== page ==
January 11, 2016
Recently I listened to the novel Brooklyn by Colm Toibin. I selected it because it was on one of those lists of books you should read before you see the movie. Not that I'll actually ever see the movie unless I stumble across it on Netflix a couple of years from now, but I thought I'd give the novel a try. It's a small break from the cozy mystery vortex I've recently inhabited.
I wasn't crazy about the book at first. It wasn't awful. The dialog (usually a deal breaker for me) was fine. The characters were well-sketched. It wasn't full of action, rather a telling of a life. A part of a life. I think it's what people might call a quiet story.
Told from the perspective of Eilis, the main character, the writing was straightforward and almost mundane. Was it lacking detail? I couldn't put my finger on it. Eilis seemed a little hard to get to know. She only told you the bare minimum about herself and there seemed to be a paucity in the sharing of her emotions. Sometimes I wanted to cheer her for her ability to hold it together and other times I wanted to throttle her for her naivete. True to most of my own life, she was a little late to understand things. By the time she had a full grasp, the consequences had already engulfed her.
As you have probably figured out, Eilis maybe bothered me most because I was seeing myself. I suppose that's a common reaction to many stories, but this one, in particular, struck me as Eilis went back to Ireland after having established a life in Brooklyn. When she returned to her home, she experienced the same feelings I have every time I visited my parents' home after I left for college. That feeling of being a guest in your own home. It's also the feeling I get now when I visit the kids in Georgia and stay with MathMan and Sophie.
I starting writing this from the spare bedroom of my former home. I was there visiting. We celebrated Sophie's birthday on the 7th. It was wonderful and loud and crazy and fun and sad to spend time with Nathan, Sophie, Nathan's girlfriend Kade and Doug. I couldn't help wishing that Chloe had been there, too.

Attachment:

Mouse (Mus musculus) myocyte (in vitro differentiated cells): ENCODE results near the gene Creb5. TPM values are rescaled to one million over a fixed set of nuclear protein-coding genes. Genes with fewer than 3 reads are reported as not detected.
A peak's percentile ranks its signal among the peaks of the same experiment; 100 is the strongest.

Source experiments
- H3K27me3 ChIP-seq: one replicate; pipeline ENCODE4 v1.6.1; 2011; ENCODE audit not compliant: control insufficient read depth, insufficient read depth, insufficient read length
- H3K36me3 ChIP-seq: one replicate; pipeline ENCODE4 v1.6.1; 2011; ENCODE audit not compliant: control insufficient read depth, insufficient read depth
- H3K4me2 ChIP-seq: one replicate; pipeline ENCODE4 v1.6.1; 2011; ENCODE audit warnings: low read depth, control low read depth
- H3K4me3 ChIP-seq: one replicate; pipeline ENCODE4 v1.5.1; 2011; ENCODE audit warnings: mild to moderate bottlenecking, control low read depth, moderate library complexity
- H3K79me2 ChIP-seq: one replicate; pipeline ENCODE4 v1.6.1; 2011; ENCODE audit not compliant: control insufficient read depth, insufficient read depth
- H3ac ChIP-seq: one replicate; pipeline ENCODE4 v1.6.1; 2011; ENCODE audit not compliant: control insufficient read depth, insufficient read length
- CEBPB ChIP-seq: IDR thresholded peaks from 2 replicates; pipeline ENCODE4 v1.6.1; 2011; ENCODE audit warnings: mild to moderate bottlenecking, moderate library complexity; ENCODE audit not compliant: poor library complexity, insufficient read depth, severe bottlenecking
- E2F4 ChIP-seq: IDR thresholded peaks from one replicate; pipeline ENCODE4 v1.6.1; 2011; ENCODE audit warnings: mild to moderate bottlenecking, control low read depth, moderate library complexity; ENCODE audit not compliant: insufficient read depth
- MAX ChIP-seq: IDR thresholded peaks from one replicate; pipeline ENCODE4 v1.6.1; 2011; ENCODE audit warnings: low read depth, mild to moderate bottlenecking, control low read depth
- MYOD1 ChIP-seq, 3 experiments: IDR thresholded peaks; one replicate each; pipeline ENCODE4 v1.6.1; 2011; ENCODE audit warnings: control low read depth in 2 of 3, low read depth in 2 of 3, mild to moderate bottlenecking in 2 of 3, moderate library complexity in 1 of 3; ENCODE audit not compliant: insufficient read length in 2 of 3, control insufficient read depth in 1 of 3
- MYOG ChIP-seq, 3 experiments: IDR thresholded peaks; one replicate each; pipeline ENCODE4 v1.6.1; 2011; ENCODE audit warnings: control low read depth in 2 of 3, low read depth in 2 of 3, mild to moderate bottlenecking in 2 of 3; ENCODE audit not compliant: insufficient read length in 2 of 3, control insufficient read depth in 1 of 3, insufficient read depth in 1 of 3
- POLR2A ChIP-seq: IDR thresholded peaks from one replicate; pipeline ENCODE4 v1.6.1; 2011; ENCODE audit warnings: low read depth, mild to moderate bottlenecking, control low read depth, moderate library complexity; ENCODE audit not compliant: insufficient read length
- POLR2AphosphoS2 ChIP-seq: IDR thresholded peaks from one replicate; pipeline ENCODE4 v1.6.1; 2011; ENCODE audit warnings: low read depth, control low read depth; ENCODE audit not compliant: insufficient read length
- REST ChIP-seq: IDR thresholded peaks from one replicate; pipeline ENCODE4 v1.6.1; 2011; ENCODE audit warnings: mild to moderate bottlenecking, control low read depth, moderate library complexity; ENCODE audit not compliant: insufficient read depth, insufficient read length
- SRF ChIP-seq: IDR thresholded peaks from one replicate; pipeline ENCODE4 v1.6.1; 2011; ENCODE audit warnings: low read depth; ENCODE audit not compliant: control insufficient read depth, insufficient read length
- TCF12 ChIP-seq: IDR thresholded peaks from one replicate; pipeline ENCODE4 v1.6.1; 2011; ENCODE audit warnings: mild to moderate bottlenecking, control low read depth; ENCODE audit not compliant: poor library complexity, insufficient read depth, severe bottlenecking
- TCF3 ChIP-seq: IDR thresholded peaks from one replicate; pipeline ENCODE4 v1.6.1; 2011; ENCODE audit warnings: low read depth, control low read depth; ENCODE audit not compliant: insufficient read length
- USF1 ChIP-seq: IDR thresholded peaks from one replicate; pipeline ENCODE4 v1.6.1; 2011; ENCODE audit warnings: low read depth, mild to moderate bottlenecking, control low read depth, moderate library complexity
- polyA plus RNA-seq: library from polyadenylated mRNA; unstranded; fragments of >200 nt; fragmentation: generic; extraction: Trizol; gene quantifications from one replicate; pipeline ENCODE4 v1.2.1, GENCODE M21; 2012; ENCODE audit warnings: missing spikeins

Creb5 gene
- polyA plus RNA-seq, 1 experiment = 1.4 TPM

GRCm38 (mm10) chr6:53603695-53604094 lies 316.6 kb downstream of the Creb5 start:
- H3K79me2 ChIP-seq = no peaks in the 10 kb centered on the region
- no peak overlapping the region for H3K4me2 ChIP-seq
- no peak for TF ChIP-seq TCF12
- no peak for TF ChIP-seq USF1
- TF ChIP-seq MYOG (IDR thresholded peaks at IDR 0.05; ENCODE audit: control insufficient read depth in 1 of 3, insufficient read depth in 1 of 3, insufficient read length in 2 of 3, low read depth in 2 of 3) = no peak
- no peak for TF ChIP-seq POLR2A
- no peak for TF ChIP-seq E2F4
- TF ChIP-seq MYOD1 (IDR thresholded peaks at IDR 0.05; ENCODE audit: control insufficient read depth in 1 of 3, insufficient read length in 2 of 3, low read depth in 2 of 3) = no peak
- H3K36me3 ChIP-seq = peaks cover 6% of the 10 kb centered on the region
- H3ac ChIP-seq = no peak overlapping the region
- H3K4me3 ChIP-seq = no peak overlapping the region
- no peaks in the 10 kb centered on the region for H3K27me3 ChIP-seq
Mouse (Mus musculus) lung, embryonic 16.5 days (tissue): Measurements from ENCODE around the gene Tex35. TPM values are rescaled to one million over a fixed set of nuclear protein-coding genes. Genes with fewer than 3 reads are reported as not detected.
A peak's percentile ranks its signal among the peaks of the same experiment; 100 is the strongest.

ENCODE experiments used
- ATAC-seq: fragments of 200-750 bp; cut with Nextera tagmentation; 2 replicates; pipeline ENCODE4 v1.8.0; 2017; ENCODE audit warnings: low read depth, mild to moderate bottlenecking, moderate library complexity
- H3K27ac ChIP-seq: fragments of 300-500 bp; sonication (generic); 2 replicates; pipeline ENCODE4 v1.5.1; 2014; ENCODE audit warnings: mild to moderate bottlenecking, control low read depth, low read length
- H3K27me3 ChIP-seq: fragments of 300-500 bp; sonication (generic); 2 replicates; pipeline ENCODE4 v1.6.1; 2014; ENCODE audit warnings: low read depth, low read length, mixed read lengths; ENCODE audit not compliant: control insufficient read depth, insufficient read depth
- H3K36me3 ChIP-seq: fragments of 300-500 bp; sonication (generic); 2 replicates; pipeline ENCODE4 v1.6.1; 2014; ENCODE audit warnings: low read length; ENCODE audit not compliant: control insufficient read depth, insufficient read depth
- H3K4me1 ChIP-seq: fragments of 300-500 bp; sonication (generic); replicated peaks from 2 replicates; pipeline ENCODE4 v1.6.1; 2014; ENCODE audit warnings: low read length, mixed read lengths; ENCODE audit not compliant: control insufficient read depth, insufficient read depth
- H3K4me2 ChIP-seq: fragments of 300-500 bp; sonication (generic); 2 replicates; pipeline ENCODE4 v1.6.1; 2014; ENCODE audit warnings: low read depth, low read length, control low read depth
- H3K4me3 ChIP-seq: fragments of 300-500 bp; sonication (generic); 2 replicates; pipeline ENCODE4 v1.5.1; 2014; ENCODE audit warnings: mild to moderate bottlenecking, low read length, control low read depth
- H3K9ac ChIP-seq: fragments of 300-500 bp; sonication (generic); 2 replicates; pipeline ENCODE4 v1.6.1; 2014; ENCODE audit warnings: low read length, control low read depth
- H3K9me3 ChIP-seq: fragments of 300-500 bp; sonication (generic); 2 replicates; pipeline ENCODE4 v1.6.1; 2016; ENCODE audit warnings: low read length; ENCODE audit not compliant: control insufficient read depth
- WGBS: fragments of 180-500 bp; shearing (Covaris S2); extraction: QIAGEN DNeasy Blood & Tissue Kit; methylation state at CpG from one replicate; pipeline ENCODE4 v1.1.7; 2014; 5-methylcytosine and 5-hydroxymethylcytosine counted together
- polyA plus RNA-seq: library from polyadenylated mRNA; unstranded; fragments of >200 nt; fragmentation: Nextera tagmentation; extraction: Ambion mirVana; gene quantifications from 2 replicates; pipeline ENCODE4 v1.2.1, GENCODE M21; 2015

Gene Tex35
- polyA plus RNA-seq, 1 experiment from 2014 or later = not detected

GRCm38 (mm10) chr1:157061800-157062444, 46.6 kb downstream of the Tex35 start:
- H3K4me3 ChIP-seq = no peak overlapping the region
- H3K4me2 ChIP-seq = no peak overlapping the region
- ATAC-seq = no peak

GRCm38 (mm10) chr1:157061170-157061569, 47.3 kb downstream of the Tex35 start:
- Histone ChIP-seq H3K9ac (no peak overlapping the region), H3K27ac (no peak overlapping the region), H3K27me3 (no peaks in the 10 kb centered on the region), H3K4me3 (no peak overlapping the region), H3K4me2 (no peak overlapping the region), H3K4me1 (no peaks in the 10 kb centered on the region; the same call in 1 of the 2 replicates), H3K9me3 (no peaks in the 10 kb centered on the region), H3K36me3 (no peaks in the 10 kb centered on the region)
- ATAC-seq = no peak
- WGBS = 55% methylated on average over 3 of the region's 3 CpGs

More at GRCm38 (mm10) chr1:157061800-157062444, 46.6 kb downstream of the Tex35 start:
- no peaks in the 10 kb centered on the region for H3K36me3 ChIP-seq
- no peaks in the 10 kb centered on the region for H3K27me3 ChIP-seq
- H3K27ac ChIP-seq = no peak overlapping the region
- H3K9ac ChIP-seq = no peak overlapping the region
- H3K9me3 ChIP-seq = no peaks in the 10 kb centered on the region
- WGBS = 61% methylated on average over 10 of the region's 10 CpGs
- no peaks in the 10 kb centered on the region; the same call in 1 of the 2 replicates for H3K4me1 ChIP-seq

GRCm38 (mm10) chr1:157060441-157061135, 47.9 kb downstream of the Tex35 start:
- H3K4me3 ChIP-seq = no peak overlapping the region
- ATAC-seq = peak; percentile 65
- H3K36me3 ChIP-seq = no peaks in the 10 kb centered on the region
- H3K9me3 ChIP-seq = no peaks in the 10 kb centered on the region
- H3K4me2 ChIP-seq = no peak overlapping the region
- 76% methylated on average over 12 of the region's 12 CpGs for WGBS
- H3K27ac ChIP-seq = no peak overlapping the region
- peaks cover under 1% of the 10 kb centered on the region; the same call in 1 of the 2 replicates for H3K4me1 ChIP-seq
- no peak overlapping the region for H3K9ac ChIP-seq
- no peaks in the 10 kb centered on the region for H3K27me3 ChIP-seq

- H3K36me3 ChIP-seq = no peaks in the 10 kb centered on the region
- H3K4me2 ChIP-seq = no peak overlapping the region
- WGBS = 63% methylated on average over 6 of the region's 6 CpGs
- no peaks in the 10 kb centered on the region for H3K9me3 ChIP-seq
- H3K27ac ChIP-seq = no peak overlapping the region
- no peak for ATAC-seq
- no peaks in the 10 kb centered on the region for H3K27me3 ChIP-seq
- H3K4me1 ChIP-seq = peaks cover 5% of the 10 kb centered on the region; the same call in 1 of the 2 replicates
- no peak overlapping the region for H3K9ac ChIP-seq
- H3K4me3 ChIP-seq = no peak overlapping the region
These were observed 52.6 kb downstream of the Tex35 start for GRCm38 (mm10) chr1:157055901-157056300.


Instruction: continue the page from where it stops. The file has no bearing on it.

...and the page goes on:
But visiting there is hard. I AM a guest in my old home. A new dynamic fills the house as it is just Doug and Sophie's home now. Three of us - Chloe, Nathan and I can only be guests there. When I am not there, I don't have to think about that reality. I prefer not thinking about it.
It takes me a day or two to adjust to the feelings of weirdness. I have to check myself. I can no longer act like a human bulldozer, cleaning and commanding while everyone rolls their eyes behind my back. I'm the person who gets to have things done for them as if by magic. I'm not entirely comfortable in this role even if it is kind of nice to get what you wish for once in a while.
By the time I've adjusted, I'm contradicting myself by feeling an itch to head home and be in my own space. Domestic Queen of my domain. I tell myself each visit that the next time I come, I will get a hotel room or insist that Sophie visit me in Indiana instead. It's not that the visits are unpleasant. It's just - - - - it forces me to take a good look at what I left behind and how our family has changed. While necessary to own the situation since I was very much the engineer of those changes, I think it's unhealthy to revisit my old life every couple of months. I never get beyond the guilt and regret before the reset happens.
But back to the novel. The thing I am most struck by now is how Toibin unravels the story in a way that's natural. Most of us aren't information dumps of self-knowledge. Hell, most of us struggle with self-awareness. Eilis doesn't spend large amounts of time puzzling over her own behavior. She's more interested in observing the actions of others and only occasionally assigning intent. It's only in short bursts of enlightenment that Eilis identifies some profound trait or value held by herself or another character that gives her some clue as to what may be not morally right or wrong, but right for her or the other character.
After a while, Eilis began to feel at home again in Ireland and began to question her life in Brooklyn. From Ireland, the time she'd spent in Brooklyn seemed like a dream. The life she'd had - school, work in a shop, her rooming house, the man she'd fallen in love with - it didn't seem real anymore.
And I can see how this happens, too. Having straddled two lives since 2013, I recognize the opposing tugs of the familiar and the unknown, sometimes being unable to know the difference between the two.